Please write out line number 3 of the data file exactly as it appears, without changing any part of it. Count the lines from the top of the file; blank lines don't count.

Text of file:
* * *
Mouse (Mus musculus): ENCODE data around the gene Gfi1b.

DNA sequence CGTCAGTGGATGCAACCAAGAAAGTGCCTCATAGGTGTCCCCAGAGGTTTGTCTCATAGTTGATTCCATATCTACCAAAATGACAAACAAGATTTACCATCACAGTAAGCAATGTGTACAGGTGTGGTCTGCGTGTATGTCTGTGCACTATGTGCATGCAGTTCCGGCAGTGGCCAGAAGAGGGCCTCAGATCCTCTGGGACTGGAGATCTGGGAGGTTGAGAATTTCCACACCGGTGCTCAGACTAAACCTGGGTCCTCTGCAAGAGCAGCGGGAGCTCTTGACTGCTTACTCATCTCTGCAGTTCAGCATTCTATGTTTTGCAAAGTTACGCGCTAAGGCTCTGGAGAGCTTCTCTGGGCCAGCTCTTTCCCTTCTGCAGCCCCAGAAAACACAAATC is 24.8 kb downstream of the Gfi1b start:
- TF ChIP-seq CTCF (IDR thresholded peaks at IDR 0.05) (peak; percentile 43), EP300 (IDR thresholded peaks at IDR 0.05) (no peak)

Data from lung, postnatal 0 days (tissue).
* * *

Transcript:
- TF ChIP-seq CTCF (IDR thresholded peaks at IDR 0.05) (peak; percentile 43), EP300 (IDR thresholded peaks at IDR 0.05) (no peak)